One Week, Two Flawed Visions

Chris Kutarna
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Trump’s anti-globalist vision of putting ‘America first’ to ‘Make America great again’ is explicitly outdated. Such a lens is a clear error in political leadership, since even if the Trump administration successfully recreates an era of protectionism, it cannot recreate past conditions under which those policies might once have made sense.

Take demographics. Since the Cold War began, humanity’s population has doubled. Our urban population has quadrupled. Over 90% of humanity now lives within one hour of a major city. This massive, dense urbanity has done far more to open our economies to trade and investment (and amplify financial, security and pandemic risks) than global trade and investment treaties. Trade treaties are only a thin veneer of convenience that governments have laminated over top of this irreversible, tectonic shift in human geography. Cancelling them does not undo that shift. Cancelling them may, however, erode countries’ capacity to shape the consequences and mitigate the risks for their citizens. That’s my fear. (Please point me to evidence that I might be wrong, and that re-raising walls might actually raise aggregate well-being.)

Chinese President Xi’s vision of ‘economic globalization’ is likewise an attempt to re-apply outdated solutions to present-day problems, in defiance of changed circumstances. Fifteen years ago, China joined the WTO. The resulting export boom helped the Party soothe many necessary-but-painful structural adjustments—and lift a billion Chinese people out of poverty. But now it’s clear that, in many industries, China has overshot its growth potential. (I blame official corruption.) Now it is stripping overcapacity from the very same sectors that it has been subsidizing for years: automotive, energy, steel, even graphene.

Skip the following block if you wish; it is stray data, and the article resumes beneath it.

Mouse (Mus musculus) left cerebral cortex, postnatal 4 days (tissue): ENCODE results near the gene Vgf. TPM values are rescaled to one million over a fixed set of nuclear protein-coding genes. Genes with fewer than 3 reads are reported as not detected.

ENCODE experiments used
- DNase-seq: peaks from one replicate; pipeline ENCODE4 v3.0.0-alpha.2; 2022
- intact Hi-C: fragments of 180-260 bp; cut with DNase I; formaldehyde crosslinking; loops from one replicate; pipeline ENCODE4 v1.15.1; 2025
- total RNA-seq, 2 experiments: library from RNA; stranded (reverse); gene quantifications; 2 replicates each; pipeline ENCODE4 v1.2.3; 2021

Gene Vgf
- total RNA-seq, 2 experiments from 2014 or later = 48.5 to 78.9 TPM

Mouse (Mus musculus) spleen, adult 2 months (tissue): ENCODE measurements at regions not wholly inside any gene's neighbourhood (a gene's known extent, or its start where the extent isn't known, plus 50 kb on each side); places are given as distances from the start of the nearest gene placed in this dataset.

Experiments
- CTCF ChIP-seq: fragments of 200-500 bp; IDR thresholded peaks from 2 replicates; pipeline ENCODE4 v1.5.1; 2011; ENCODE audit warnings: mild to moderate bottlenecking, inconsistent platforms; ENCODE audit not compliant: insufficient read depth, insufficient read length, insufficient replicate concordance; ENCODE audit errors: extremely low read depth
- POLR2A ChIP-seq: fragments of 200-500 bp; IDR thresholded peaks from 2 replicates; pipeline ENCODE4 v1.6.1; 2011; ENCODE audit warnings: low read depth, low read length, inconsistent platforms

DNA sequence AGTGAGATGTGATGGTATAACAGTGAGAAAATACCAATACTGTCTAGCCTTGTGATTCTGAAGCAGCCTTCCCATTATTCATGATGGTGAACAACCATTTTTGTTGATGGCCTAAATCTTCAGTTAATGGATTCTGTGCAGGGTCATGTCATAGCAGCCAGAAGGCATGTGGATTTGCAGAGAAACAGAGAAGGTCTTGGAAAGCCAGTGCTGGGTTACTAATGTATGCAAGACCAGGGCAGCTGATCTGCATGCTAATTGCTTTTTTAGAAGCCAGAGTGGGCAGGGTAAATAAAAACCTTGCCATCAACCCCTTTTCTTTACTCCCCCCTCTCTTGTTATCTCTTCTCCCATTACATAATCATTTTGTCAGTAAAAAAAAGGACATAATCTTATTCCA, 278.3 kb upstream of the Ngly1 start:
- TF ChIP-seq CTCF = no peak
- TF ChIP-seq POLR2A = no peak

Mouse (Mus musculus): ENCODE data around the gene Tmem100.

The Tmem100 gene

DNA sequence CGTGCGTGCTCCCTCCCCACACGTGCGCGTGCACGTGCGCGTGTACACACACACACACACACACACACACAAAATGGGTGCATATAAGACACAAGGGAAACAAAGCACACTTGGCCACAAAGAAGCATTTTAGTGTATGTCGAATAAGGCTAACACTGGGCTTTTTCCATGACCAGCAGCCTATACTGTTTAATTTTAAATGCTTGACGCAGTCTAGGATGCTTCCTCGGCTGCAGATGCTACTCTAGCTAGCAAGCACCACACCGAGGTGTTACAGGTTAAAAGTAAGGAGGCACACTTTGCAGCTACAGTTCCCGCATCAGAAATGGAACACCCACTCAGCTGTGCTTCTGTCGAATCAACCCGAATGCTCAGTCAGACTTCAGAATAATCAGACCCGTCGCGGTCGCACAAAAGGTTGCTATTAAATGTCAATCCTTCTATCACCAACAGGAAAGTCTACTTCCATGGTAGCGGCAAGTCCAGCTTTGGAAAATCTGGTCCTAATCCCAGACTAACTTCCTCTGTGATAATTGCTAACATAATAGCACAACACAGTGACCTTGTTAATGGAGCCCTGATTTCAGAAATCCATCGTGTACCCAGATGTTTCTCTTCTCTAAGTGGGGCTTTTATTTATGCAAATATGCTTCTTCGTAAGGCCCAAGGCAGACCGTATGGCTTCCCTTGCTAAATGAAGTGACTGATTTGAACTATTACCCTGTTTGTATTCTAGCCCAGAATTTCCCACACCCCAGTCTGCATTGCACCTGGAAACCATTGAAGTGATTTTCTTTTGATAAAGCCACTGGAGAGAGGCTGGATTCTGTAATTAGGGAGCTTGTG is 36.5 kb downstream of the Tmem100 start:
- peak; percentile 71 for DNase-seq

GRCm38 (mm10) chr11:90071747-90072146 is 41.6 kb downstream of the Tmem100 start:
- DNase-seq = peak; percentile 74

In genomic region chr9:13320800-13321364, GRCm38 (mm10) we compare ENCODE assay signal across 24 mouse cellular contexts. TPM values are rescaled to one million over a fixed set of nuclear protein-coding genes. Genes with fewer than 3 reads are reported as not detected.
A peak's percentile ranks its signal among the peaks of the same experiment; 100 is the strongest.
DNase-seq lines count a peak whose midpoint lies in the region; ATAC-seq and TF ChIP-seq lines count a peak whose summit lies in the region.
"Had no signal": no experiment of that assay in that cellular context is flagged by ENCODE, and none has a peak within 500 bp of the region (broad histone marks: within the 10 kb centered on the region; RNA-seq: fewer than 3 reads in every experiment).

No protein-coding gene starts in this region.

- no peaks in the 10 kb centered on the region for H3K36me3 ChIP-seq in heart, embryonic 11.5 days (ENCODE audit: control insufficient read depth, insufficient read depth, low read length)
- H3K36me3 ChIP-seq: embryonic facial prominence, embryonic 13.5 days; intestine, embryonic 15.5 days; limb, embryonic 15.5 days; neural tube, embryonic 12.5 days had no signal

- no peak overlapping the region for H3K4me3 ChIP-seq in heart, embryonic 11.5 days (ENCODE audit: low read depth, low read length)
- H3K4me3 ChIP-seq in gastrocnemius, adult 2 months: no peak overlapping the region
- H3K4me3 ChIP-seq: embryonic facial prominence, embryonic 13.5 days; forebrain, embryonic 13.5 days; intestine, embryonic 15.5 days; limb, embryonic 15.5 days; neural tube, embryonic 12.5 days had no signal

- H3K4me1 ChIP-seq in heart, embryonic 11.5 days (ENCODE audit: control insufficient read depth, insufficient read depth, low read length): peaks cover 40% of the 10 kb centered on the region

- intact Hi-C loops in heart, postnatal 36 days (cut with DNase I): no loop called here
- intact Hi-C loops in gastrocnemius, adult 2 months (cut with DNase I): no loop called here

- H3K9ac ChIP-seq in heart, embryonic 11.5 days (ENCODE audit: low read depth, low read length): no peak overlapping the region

’Economic globalization’ is Xi’s way of wishing for a fresh kick of free trade and investment to ease the adjustment process again. It worked 15 years ago. But this time the ‘developed world’ sees China with more skepticism. Then, gaining access to China’s vast internal market was the all-important carrot. Now, that allure has faded. The Party has proven unwilling to open many ’strategic’ industries to foreign investment; Chinese regulators are increasingly hostile to foreign businesses; and subsidized industries (think steel) have dumped production onto export markets at prices far below cost—good for propping up bloated industries at home, but a job-killer abroad.

Neither Trump nor Xi has the right vision for now. Each in his own way aims to solve urgent problems at home by simplifying away the problems of the rest of the world. When the next big shock comes (and it is coming), they will both discover their common error: mitigating the risks of the present Age is a cooperative game…

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